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Pass rusher is a premium position in the draft

Will the Eagles be in position to take a premium one?

Tennessee v Texas A&M Photo by Scott Halleran/Getty Images

If you look at the top of the draft in recent history, it paints a very good picture of value in the NFL. In the last ten drafts, 13 QBs were taken in the top 5. 11 offensive tackles were taken to protect the QB, and 9 pass rushers were taken to get at them. They’re the three most often drafted positions. Quarterbacks are the key in the NFL, and therefore protecting and disrupting them is vital. The Eagles drafted their QB last year, and this year there isn’t a standout protector in the draft. But there are some standout disruptors.

If they’re on the board. In the last four drafts, two pass rushers have gone off the board by the 14th pick. The Eagles certainly won’t get first choice on a pass rusher, and they probably won’t get second choice either. Depth, or the lack of it depending on your view, is important here.

Some of these players will go in the first, some in the second, and some of them will be overdrafted because pass rusher is a premium need.

Derek Barnett, Tennessee

Pros: The second best edge prospect in the draft, with a complete game. In addition to being a top pass rusher, he’s strong against the run. Tennessee lined him up all over the field, both as a hand in the ground pass rusher and a stand up edge. His 32 sacks tied a school record with some dude named Reggie White. You may have heard of him. And his 52 tackles for loss are the best of any player on this list.

Numbers aren’t everything, but consider how he got them: 31 of his 32 sacks were against Power 5 teams (ACC, SEC, Big 10, Big 12, Pac-12), including all eight of his multi-sack games, and 47.5 of his 52 tackles for loss were against Power 5 teams as well. He’s not padding his stats against cupcakes. Compare that to Myles Garrett, who has 31.5 sacks but just 15 came against Power 5 teams, with just 2 of his 7 multi-sack games coming against Power 5 teams. This doesn’t mean that Barnett is better. But year in, year out, Barnett has excelled against top competition, something the rest of this group hasn’t done.

Cons: There’s not much to not like, but there are some areas of concern. He gets in trouble with offsides penalties from mistiming snap counts. He’s not the best athlete of the group either. But these are small concerns. If Myles Garrett wasn’t in this draft, he’d be the top pass rusher. It’s unlikely, though possible, that he’s on the board when the Eagles pick.

Taco Charlton, Michigan

Pros: At 6’6 272 pounds he’s got a frame, wingspan and athleticism with it that scouts are going to love. Can play 4-3 DE or 3-4 OLB, and is an able run defender, so he’s in play for any team.

Cons: His senior year was his only season as a starter. Is he a late bloomer or just a guy who rose on the depth chart due to graduation? Eagles fans are going to love (read: hate) that he relies on a Connor Barwin-like spin move. And his real name is not Taco, it’s Vidauntae. Sorry to disappoint.

Myles Garrett, Texas A&M

Pros: Phenomenal athlete who can play in any scheme: 3-4 OLB, 4-3 DE who can move inside on passing downs. Explodes of the snap and has a high motor after it. He’s the total package.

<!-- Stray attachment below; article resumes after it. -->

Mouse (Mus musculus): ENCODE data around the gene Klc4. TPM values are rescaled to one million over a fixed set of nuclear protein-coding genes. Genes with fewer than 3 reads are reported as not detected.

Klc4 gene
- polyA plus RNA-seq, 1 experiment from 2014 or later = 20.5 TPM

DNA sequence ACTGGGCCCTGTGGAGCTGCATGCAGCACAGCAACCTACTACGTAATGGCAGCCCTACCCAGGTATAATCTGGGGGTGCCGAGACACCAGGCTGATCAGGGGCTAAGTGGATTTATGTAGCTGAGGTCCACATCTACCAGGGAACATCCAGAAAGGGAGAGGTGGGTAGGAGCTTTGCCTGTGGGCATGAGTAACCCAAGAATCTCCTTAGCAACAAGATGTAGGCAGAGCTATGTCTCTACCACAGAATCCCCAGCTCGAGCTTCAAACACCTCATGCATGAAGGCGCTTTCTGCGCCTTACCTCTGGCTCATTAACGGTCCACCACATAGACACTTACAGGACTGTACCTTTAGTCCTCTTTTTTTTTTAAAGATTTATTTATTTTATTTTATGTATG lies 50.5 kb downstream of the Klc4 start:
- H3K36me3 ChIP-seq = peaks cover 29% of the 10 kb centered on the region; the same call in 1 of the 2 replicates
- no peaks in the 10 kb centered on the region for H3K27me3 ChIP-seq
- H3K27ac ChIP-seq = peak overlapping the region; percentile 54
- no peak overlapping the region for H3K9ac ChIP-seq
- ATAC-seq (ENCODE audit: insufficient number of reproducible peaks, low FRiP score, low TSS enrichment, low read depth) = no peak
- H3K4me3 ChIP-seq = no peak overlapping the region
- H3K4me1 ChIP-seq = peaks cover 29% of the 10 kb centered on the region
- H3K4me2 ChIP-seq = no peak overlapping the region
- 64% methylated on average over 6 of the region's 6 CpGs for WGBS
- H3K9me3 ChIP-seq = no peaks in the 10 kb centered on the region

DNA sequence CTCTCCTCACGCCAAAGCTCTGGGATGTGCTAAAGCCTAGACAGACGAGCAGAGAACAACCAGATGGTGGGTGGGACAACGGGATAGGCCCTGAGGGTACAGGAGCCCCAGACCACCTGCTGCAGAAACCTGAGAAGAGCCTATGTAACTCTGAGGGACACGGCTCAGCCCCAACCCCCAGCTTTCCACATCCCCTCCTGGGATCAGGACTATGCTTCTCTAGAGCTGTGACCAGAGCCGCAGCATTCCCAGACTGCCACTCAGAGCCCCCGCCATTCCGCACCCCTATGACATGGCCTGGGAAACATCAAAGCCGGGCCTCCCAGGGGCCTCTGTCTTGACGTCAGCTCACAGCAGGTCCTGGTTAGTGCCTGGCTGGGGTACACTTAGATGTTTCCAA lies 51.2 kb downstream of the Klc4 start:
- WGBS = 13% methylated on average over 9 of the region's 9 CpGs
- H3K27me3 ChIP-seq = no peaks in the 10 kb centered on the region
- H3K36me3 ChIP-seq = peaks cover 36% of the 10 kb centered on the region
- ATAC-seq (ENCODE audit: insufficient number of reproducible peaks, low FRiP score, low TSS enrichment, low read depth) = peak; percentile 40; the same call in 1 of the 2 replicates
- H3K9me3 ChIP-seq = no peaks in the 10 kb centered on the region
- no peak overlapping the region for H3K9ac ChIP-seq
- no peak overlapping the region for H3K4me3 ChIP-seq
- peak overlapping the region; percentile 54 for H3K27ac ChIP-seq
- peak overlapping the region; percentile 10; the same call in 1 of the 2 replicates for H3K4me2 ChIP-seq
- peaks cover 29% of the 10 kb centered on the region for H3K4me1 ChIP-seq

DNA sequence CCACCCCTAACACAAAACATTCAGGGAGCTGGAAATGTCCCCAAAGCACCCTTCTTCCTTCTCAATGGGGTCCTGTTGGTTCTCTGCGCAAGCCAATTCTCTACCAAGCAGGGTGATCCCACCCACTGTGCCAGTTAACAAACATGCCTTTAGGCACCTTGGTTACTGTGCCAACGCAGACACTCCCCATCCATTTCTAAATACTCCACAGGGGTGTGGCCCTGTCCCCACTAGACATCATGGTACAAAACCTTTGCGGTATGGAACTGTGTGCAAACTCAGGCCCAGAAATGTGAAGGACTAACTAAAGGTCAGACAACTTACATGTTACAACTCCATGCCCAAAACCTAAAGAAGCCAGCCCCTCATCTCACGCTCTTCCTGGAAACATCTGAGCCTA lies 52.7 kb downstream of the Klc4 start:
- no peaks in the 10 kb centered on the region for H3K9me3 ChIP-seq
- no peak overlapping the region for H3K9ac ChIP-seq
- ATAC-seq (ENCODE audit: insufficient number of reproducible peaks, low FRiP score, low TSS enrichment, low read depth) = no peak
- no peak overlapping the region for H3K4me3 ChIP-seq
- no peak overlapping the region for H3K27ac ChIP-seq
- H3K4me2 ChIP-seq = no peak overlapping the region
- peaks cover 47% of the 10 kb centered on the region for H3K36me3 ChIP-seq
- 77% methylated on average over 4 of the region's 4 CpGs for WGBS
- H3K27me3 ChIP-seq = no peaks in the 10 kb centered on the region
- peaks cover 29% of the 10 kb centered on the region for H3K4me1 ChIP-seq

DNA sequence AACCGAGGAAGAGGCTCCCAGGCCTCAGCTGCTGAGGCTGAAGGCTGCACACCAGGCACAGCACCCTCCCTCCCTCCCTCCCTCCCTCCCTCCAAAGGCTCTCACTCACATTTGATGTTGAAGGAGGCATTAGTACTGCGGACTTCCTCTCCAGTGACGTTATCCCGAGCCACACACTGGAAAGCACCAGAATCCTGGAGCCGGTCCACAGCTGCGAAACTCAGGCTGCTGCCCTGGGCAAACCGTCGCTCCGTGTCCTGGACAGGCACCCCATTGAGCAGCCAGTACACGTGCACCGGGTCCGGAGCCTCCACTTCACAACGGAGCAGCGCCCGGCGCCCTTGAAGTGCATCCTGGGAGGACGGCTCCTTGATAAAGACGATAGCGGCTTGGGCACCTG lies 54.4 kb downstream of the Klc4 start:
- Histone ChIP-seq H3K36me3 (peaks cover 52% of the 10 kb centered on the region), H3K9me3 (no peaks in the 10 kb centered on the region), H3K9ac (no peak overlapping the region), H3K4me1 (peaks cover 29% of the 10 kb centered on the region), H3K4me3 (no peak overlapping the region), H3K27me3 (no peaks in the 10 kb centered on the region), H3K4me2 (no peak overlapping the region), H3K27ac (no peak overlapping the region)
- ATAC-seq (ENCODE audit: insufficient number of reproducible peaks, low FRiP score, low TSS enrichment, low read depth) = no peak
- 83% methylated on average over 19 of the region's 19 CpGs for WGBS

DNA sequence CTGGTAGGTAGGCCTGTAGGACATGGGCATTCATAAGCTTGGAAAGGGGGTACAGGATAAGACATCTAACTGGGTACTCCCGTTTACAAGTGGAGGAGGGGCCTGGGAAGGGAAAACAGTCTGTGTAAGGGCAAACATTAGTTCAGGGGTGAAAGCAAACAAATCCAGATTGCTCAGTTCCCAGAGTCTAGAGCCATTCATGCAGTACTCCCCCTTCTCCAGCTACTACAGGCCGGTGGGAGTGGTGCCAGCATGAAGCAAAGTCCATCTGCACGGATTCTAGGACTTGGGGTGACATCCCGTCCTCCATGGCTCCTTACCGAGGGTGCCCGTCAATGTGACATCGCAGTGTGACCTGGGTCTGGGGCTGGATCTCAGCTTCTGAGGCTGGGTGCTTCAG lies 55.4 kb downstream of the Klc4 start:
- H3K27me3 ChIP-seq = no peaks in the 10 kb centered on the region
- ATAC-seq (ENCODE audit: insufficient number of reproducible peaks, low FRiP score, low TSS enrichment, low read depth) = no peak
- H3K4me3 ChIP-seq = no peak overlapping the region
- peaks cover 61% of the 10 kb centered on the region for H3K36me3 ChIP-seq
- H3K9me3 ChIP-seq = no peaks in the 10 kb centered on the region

Cons: It would be a shock if he was available to the Eagles at 14 or 15, as he’s seen not just as the top pass rusher in the draft but possibly the top player in the draft. And as highlighted earlier, he’s got some stat padding against inferior opponents, but that doesn’t matter for the Eagles since he won’t be on the board.

Charles Harris, Missouri

Pros: Still raw, having only played football for seven years. Versatile, having played all along the line and also as a stand up pass rusher. Legitimately good spin move and a solid run defender.

Cons: Steady but not great production as a pass rusher. Too inconsistent and can struggle with playing inside. Though he played as a stand up edge, that’s probably not his role in the NFL.

Carl Lawson, Auburn

Pros: Great strength and a good burst can give blockers problems. Good speed and high motor too. Isn’t a great athlete, but makes the most of what he’s got.

Cons: Limited playing time prior to 2016 due to injury: tore his ACL in 2014, missing the entire season, and missed time in 2015 with a hip injury. Played mostly as a stand up player, so there’s a lot of projection for a team that wants to make him a hand in the ground rusher.

Solomon Thomas, Stanford

Pros: Relentless and powerful. The “high motor” label is going to be all over him. His strength and pursuit should allow him to line up anywhere on the line and contribute.

Cons: Where does he fit in the NFL? At Stanford he played 3-4 DE, but at 6’3” 275 pounds, he’s small for an NFL 3-4 DE or an every down 4-3 DT. As a 4-3 DE, he might not have the athleticism to be a stud. Gets in trouble with mistiming snap counts and getting flagged for offsides.

Tim Williams, Alabama

Pros: Lighting fast off the snap, he can embarrass a tackle in an instant. Good strength to fight through blocks he can’t blow past. After being seen purely as a pass rusher before the season, improved his run defending.

Cons: Almost exclusively played as a rushing linebacker, can he be a three down player and/or a 4-3 DE in the NFL? Arrested in two separate incidents for an unlicensed gun and marijuana possession. At 23, he’s old for a prospect.

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